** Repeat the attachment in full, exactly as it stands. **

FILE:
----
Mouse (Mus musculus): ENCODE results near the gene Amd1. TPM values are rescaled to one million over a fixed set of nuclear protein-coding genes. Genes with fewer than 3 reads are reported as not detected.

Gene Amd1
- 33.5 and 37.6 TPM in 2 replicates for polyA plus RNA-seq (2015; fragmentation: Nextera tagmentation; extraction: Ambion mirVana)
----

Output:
Mouse (Mus musculus): ENCODE results near the gene Amd1. TPM values are rescaled to one million over a fixed set of nuclear protein-coding genes. Genes with fewer than 3 reads are reported as not detected.

Gene Amd1
- 33.5 and 37.6 TPM in 2 replicates for polyA plus RNA-seq (2015; fragmentation: Nextera tagmentation; extraction: Ambion mirVana)